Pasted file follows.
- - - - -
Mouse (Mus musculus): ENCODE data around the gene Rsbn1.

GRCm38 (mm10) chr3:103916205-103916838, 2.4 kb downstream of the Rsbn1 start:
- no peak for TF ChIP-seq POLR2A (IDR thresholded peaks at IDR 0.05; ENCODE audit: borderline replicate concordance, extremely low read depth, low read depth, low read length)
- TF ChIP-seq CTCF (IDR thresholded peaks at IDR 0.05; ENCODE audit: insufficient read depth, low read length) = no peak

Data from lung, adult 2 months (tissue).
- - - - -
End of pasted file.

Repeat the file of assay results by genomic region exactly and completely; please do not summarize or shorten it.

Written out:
Mouse (Mus musculus): ENCODE data around the gene Rsbn1.

GRCm38 (mm10) chr3:103916205-103916838, 2.4 kb downstream of the Rsbn1 start:
- no peak for TF ChIP-seq POLR2A (IDR thresholded peaks at IDR 0.05; ENCODE audit: borderline replicate concordance, extremely low read depth, low read depth, low read length)
- TF ChIP-seq CTCF (IDR thresholded peaks at IDR 0.05; ENCODE audit: insufficient read depth, low read length) = no peak

Data from lung, adult 2 months (tissue).